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Mayor’s final budget proposal calls for $820 million for fiscal year 2018-19

Spending would increase by $114.8 million, or 16.3%, over current period

Budget Director Sandy Baz hands a copy of the administration’s proposed fiscal 2018-19 budget to Maui County Council Member Alika Atay. The budget calls for spending $820 million and implementing a new tiered property tax system for certain categories of properties. -- The Maui News / MATTHEW THAYER photo

WAILUKU — Mayor Alan Arakawa submitted to the Maui County Council his proposed fiscal 2018-19 budget totaling $820 million, which includes a new tiered property tax structure, funding for lifeguards at Puu Kekaa in Kaanapali and an $81.2 million request to develop the Wailuku civic complex.

Arakawa’s proposed budget would increase county spending by $114.8 million, or 16.3 percent, over the council-adopted fiscal 2018 budget of $705.2 million. The 2019 fiscal operating budget totals $605 million and a capital program budget of $214.9 million. With revolving and special funds, transfers between funds within the county and expected grant revenue and other revenue outside the county, the total budget is $882.6 million.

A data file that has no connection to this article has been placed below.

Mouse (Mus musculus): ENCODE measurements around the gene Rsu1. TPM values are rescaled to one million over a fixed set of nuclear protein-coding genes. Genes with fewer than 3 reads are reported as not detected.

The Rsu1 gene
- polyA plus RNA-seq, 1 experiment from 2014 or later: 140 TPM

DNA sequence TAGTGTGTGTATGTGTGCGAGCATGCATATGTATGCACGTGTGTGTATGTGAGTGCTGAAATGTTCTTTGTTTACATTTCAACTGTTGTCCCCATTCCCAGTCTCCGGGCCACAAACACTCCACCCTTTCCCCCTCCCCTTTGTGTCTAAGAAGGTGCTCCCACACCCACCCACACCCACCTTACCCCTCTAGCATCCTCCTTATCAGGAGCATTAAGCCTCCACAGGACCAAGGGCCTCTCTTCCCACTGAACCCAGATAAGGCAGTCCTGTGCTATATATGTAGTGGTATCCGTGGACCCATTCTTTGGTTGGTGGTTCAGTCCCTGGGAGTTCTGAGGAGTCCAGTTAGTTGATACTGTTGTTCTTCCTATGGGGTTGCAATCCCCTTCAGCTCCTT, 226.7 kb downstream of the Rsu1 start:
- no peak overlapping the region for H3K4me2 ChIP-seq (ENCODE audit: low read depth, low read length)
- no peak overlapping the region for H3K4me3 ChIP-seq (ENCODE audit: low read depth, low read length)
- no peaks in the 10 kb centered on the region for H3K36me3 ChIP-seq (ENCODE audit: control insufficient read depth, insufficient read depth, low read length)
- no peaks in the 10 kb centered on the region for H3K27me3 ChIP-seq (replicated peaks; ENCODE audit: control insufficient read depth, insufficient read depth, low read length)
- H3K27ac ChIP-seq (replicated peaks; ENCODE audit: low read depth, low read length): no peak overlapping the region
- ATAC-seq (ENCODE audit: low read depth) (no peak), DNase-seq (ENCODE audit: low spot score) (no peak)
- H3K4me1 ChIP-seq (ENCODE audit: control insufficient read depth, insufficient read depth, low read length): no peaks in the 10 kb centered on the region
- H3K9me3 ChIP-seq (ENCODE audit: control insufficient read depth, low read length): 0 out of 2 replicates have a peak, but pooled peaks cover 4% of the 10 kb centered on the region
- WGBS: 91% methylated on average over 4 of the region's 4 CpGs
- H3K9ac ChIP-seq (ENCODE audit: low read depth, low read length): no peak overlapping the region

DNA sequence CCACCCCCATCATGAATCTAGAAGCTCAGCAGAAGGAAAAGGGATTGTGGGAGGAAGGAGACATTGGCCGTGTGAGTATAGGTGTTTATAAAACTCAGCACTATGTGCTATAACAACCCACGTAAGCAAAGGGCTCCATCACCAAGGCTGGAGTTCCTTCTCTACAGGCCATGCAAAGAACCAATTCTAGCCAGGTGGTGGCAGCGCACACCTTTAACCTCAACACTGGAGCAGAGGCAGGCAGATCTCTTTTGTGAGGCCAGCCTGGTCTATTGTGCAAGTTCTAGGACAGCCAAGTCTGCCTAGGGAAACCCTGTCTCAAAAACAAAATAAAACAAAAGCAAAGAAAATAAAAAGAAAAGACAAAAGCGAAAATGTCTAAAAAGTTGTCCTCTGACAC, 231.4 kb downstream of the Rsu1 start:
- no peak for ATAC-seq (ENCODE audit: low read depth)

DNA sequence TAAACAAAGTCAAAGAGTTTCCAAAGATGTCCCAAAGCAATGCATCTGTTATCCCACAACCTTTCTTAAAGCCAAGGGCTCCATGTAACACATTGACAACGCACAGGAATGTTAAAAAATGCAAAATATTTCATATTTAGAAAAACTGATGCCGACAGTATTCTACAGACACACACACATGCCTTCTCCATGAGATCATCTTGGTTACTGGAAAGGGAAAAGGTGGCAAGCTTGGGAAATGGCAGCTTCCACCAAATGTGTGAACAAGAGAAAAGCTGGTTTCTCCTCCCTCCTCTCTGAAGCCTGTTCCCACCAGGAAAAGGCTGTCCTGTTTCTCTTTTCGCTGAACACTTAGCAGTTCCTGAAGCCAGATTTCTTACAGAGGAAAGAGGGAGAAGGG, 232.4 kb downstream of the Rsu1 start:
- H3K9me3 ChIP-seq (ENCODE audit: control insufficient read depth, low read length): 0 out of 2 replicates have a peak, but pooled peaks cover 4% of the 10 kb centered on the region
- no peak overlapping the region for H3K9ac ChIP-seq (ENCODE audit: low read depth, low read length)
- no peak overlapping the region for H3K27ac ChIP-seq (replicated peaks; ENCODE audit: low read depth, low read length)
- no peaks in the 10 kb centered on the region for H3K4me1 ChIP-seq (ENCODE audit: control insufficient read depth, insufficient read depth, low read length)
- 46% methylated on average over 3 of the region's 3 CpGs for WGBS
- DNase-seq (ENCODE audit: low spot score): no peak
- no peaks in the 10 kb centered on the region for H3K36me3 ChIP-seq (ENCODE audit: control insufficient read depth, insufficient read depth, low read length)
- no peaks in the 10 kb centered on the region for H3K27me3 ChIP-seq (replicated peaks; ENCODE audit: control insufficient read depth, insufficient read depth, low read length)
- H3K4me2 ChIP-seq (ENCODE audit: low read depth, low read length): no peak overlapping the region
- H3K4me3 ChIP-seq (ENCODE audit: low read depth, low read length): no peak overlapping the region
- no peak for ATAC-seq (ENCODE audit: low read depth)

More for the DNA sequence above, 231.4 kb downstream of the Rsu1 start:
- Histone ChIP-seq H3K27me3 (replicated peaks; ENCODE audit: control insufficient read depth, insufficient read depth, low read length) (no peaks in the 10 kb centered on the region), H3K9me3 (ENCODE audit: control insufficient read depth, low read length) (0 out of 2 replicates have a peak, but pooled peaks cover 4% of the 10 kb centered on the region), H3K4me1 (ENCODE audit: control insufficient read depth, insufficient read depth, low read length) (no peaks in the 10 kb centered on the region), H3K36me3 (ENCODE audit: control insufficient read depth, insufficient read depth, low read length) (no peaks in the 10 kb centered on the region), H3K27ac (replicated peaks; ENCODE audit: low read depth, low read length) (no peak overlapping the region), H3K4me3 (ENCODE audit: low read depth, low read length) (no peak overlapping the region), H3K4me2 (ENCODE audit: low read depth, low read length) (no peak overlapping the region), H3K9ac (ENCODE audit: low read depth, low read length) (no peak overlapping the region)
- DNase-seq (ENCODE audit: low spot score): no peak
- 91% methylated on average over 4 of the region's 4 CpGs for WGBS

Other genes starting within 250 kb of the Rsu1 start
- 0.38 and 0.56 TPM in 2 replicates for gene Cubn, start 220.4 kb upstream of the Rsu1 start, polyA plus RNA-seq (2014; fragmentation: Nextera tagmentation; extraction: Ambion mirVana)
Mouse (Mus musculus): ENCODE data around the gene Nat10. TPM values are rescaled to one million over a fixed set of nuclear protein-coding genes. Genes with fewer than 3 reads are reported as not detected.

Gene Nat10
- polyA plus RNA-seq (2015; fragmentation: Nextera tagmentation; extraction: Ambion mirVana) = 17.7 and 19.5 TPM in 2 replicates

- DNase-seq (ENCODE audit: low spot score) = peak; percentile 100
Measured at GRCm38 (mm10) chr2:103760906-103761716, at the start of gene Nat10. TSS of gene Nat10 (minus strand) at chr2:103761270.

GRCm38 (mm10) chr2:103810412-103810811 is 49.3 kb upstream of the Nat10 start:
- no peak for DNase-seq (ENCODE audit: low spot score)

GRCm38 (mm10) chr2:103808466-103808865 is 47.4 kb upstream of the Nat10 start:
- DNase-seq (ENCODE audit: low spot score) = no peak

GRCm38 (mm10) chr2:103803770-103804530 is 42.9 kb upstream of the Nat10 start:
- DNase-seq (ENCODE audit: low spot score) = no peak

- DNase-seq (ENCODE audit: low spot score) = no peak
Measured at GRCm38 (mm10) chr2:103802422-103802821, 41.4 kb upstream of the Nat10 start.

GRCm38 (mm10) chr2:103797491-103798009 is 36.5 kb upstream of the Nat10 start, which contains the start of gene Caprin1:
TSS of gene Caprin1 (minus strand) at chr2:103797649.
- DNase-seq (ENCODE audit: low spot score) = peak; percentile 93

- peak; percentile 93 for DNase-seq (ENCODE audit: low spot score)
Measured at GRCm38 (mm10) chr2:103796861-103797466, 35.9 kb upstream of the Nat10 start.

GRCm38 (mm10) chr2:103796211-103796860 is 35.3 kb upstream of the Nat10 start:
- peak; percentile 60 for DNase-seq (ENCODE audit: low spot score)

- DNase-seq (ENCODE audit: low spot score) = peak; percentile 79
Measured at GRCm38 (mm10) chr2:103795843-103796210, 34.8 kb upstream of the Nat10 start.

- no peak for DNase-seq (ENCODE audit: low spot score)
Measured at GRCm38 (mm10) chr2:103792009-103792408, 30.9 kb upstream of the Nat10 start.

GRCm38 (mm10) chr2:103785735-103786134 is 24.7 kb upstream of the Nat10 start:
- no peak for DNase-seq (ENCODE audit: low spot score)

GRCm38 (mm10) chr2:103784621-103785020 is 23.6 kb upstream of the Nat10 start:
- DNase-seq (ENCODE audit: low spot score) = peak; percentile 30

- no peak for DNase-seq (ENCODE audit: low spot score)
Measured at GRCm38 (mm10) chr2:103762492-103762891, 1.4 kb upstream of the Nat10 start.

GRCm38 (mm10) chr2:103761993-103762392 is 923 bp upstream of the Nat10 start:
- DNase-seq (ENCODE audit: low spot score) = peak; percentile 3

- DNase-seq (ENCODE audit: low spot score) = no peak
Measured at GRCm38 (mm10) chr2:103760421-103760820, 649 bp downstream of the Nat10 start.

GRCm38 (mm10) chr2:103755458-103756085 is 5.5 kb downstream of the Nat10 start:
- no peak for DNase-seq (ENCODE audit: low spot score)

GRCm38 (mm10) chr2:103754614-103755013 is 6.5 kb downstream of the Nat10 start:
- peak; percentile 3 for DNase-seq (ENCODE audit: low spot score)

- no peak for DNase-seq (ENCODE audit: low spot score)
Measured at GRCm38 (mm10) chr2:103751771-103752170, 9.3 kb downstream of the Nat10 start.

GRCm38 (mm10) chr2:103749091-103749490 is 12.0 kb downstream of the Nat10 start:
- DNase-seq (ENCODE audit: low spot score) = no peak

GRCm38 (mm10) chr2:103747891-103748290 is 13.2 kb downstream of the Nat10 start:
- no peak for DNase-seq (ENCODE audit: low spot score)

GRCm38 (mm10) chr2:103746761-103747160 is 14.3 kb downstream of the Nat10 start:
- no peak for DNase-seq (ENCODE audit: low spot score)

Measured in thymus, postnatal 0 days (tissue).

“There are two words that come to mind when looking at this, our 12th budget proposal for the community. Those words are: planning and investment,” said Arakawa, who is in the last year of his current four-year term as mayor. (He also served two other four-year terms as mayor.) “Without planning, we could not get the best return on the community’s investment. Without investment, there is no mechanism to bring these plans into fruition.”

“To be an effective government, we need to do both. This budget reflects this theme and is our most aggressive budget proposal to date,” he said while officially presenting his budget to council members in his ninth-floor conference room with members of his Cabinet and county employees in attendance.

The council’s Budget and Finance Committee will begin reviewing the proposal Tuesday in Council Chambers on the eighth floor of the Kalana O Maui Building. The full council has until June 10 to take action on the budget; otherwise, the mayor’s proposed budget becomes law. The budget goes into effect July 1.

Alan Arakawa

Budget committee Chairman Riki Hokama declined to comment Friday, saying he would reserve his remarks until Tuesday.